President Trump says the White House will soon unveil new minimum age requirements for vaping products in an effort to combat teen use. Speaking to reporters on Friday, Trump said his administration plans to implement a new policy that will raise the age limit for e-cigarettes from 18 to “21 or so.”
“We’re going to be coming out with a very important position on vaping. We have to take care of our kids, most importantly, so we're going to have an age limit of 21 or so, but we'll be coming out with something next week very important on vaping," he said.
The Trump administration initially proposed banning all non-tobacco flavored pods back in September, saying the move would help reduce youth use of the products since flavored pods tend to appeal to teenage users.
Critics of the plan have argued that the flavors on the market should remain because they help adult smokers quit. Government officials are now considering raising the minimum age requirement to counter rising levels of teen use.
"We have a lot of people to look at, including jobs, quite frankly," Trump said. "Because, you know, it's become a pretty big industry."
He added that details on the potential minimum vaping age increase will be coming next week. CNBC points out that the FDA doesn’t have the authority to raise the smoking age, so it’s “unclear” how the Trump administration plans to go about implementing and enforcing a new minimum vaping age.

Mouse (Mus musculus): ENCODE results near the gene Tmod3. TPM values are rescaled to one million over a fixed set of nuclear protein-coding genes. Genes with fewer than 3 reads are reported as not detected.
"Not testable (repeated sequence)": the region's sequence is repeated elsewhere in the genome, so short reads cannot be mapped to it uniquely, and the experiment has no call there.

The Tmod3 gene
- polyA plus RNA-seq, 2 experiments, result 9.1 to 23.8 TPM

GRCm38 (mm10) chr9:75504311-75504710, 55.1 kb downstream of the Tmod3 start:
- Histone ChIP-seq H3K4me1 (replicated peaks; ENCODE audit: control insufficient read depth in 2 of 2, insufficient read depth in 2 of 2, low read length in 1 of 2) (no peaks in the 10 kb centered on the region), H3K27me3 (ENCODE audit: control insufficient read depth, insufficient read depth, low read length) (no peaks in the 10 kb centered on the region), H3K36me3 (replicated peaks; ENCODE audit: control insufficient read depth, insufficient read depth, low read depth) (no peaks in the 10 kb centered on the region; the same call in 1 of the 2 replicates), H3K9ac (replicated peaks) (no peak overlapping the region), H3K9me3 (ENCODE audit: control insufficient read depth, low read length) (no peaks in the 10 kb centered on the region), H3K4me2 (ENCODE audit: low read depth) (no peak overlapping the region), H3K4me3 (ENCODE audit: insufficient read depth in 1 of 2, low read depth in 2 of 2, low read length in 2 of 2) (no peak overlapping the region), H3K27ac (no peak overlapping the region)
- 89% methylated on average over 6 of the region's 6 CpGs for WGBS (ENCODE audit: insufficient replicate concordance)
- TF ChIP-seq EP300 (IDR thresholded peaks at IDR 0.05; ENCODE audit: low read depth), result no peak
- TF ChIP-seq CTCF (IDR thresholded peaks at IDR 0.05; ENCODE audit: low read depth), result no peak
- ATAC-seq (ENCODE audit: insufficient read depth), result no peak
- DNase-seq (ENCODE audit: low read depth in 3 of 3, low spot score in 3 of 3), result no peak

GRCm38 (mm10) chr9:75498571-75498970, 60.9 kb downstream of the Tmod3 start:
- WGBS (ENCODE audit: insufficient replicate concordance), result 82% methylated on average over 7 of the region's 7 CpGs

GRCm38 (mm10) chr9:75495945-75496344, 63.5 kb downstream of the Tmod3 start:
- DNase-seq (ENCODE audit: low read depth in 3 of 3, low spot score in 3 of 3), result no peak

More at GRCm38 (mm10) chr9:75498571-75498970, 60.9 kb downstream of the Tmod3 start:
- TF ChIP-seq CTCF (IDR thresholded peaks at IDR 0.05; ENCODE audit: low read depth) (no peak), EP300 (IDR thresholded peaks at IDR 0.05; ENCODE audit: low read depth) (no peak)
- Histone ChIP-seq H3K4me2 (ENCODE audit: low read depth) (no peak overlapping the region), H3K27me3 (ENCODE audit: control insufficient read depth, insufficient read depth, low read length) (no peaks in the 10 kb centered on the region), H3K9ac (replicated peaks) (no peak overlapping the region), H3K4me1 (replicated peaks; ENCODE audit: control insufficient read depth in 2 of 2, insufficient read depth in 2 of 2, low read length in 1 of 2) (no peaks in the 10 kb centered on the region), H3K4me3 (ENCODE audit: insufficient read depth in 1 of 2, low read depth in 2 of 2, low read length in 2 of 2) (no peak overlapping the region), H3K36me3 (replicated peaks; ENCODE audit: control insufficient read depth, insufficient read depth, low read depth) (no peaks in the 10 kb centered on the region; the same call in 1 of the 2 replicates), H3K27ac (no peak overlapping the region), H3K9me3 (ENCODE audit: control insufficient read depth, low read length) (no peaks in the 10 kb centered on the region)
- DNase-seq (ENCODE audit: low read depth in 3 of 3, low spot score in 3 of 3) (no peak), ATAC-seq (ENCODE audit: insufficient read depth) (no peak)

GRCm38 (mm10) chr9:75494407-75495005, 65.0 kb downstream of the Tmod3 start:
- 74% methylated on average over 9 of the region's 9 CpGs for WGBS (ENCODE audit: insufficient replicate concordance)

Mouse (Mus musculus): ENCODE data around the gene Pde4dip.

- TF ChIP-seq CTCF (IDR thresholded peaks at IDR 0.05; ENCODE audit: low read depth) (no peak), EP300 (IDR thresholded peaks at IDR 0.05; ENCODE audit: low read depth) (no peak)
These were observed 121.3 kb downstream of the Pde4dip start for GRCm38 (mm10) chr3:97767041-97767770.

Addressing health concerns
Word of the expected policy change comes as health officials continue to investigate an uptick in vaping-related lung injuries. Just a few days ago, the CDC said recent research appears to indicate that vitamin E acetate — which is present in many cannabis vaping products — is a likely culprit.
Market leader Juul has been called out for its role in fueling what regulators have called a teen vaping “epidemic.” The e-cigarette maker has been a vocal supporter of bumping the minimum age of vaping to 21.
In March, Juul said “raising the legal age to purchase tobacco products to 21 is not the only strategy for reducing underage use, we believe it is critical because it will prevent high-school seniors and recent high-school graduates from purchasing tobacco products and sharing them with underage users.”
Several states have already enacted state-level regulations to counter teen use. Lawmakers have also pushed to limit the concentration of nicotine in e-cigarettes as a way to address concerns about the health effects of the products.
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